A Dangerous Mix: Militant Groups in North Waziristan

June 1, 2011

A satellite view of Miram Shah, the headquarters of North Waziristan and home to the Haqqani Network (source: Google Earth Pro)
 

North Waziristan hosts a blend of insurgents and terrorists operating against Pakistan and Afghanistan, with some also targeting the American homeland.  Enemy groups based there include the Haqqani Network, powerful tribal enablers, foreign extremists, and Pakistani Taliban who have been at war with the Pakistani state for much of the past decade. Recent press reports indicate that the Pakistani military may be poised to launch an offensive in North Waziristan of undetermined size and scope. Below is a primer on the main militant groupings in North Waziristan, their respective areas of influence, and their relationship with the Pakistani state and each other.

 

The Haqqani Network

The Haqqani Network is headquartered in Miram Shah, the capital of North Waziristan. The network’s senior leadership maintains influence throughout Pakistan’s tribal region and often plays a central role in mediating disputes between militant groups and the Pakistani state. The Haqqanis use Miram Shah and the surrounding villages and towns to shelter, plan, train, and equip insurgents fighting ISAF and Afghan forces in Afghanistan’s southeast.[1] The Haqqanis are supported by elements of the Pakistani security establishment (Army and intelligence services) which rely on such “proxy” groups for influence in Afghanistan’s Pashtun-dominated south and east.[2] Despite years of intense international pressure to cease their support for the Haqqanis and actively target the network, the support for the Haqqanis continues.

 

Hafiz Gul Bahadur

Perhaps the most influential tribal leader in North Waziristan, Gul Bahadur maintains influence in the territory west of Miram Shah, abutting Afghanistan’s southeastern provinces. Commanders loyal to Bahadur also hold sway as far east as Mir Ali, North Waziristan’s second most-populated town. Bahadur is a close ally of the Haqqanis and is rumored to provide resources, shelter, and facilitation for Haqqani Network operations in Afghanistan. Although Bahadur has been allied with militants against the Pakistani state, most notably, Baitullah Mehsud, he has avoided direct confrontation with the Pakistani military since Baitullah’s death.[3]

 

Pakistani Taliban (Tehrik-e Taliban Pakistan or TTP)

The TTP is an alliance of militant groups from Pakistan’s tribal areas that formed in 2007 under the leadership of Baitullah Mehsud. The TTP was the target of several large-scale Pakistani military offensives, most notably, in South Waziristan in late 2007.[4] Following the Pakistani Army’s offensive in South Waziristan, much of the TTP’s leadership fled north to neighboring North Waziristan and re-established itself in and around the town of Mir Ali. The TTP remains the most virulent group inside Pakistan and is responsible for most of the violence against the Pakistani state. It maintains close linkages with other militant groups including the Haqqani Network, al Qaeda, and Punjab-based sectarian outfits like Lashkar-e-Jhangvi. The TTP has also targeted U.S. forces in Afghanistan and has launched attacks on the U.S. homeland. It will likely be the main target of Pakistani military operations in North Waziristan.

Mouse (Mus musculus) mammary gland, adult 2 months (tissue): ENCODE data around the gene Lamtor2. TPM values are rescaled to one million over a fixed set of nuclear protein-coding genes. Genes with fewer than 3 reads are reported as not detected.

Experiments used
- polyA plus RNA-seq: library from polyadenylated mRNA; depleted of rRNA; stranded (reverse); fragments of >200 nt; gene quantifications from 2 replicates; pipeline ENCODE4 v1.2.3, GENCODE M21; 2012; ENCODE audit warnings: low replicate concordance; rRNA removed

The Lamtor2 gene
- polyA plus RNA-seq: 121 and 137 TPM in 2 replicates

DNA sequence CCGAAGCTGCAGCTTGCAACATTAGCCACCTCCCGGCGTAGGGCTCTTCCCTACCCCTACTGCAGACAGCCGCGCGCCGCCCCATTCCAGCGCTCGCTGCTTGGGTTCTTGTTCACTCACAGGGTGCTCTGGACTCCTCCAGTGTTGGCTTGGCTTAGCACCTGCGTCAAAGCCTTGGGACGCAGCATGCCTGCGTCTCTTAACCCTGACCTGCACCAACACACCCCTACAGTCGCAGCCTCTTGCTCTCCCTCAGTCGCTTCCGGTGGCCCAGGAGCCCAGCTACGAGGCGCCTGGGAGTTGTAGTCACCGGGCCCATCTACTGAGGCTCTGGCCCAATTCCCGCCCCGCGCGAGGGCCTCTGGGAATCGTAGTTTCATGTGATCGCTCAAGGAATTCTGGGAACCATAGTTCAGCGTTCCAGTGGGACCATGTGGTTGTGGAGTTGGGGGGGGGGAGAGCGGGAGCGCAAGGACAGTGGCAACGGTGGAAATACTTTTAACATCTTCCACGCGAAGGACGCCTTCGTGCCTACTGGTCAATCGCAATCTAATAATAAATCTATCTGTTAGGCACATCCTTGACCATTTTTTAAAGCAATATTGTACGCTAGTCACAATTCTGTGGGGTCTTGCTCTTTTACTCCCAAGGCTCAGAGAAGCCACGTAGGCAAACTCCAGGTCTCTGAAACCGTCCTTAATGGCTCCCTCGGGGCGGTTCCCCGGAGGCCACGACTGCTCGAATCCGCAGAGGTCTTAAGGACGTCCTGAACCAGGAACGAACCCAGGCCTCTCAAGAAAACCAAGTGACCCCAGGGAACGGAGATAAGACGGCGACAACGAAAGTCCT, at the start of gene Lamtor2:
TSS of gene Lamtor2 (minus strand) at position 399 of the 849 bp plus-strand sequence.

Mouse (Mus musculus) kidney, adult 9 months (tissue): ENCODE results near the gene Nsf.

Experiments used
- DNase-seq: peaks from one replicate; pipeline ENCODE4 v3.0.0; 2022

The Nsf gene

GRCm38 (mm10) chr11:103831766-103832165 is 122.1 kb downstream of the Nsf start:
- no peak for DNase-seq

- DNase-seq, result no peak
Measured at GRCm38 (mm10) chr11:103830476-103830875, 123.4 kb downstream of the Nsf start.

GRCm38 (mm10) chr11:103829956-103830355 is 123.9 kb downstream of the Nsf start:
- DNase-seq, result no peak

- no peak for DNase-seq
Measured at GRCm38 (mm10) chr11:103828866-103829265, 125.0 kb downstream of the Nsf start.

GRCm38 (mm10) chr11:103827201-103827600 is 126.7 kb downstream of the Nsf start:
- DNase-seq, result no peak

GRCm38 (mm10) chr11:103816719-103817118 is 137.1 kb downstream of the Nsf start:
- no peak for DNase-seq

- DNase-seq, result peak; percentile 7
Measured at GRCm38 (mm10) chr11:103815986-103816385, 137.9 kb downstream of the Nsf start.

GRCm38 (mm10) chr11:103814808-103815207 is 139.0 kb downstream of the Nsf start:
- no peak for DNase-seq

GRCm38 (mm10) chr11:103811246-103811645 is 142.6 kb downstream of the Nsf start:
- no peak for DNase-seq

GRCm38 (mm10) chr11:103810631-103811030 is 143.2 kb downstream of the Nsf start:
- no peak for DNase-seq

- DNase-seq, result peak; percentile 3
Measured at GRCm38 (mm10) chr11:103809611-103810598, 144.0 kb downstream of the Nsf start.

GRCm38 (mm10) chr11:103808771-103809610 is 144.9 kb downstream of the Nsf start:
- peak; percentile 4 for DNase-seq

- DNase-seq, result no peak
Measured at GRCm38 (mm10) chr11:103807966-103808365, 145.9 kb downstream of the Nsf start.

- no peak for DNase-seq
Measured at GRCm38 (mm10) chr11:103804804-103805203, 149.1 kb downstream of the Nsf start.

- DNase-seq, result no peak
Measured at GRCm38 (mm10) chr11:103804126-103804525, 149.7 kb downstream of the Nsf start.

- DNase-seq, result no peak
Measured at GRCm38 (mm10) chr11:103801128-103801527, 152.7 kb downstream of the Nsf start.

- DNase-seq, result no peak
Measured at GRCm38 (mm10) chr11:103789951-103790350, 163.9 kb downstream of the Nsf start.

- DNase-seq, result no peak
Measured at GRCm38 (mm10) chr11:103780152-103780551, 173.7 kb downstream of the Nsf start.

Uzbek Militants

The Islamic Movement of Uzbekistan and the Islamic Jihad Union are two predominately Uzbek militant groups with a presence in North Waziristan. After basing in Afghanistan in the late 1990s, the IMU fled to the Waziristans in 2002 after taking heavy casualties during the U.S.-led invasion in 2001. Both the IMU and IJU relocated to Mir Ali, North Waziristan by 2009, although the IJU had reportedly been operating there since 2006.[5] Both groups have close ties to al-Qaeda, the TTP, and the Haqqani Network. Both groups have been linked to terror plots in Europe. The planning and training for the execution of these plots are believed to have originated in Mir Ali.[6] Both groups are believed to be enemies of the Pakistani security establishment.

 

Foreign Fighters

Foreign fighters operating from North Waziristan include, but are not limited to Arabs, Chechens, Uighurs, and Turks affiliated with al-Qaeda, Lashkar-e Taiba, Lashkar-e Jhangvi, Sipah-e Sahaba, and Jaish-e Mohammed.[7] The majority of these individuals operate out of Mir Ali, North Waziristan under the protective umbrella of the Haqqanis, Gul Bahadur, and other influential local militant leaders. Foreign fighters operating in Mir Ali are typically focused on attacks in Afghanistan, Pakistan, Europe, and the United States.

 

Jeffrey Dressler is a Senior Analyst at the Institute for the Study of War.

 


[1] Jeffrey Dressler, “The Haqqani Network: from Pakistan to Afghanistan,” Institute for the Study of War, October 2010
[2] Jeffrey Dressler, “Haqqani Network influence in Kurram and its implications for Afghanistan,” CTC Sentinel, 4(3), March 2011
[3] Charlie Szrom, “The Survivalist of North Waziristan: Hafiz Gul Bahadur Biography and Analysis,” AEI Critical Threats, August 6, 2009; Gopal et al., “The battle for Pakistan: militancy and conflict in North Waziristan,” New America Foundation, April 2010
[4] Frederick Kagan, Reza Jan & Charlie Szrom, “The War in Waziristan: Operation Rah-e-Nijat – Phase 1 Analysis,” CriticalThreats.org, November 18, 2009
[5] David Witter, “Uzbek Militancy in Pakistan’s Tribal Region,” Institute for the Study of War, January 2011
[6] David Witter, “Uzbek Militancy in Pakistan’s Tribal Region,” Institute for the Study of War, January 2011
[7] Jeffrey Dressler, “The Haqqani Network: from Pakistan to Afghanistan,” Institute for the Study of War, October 2010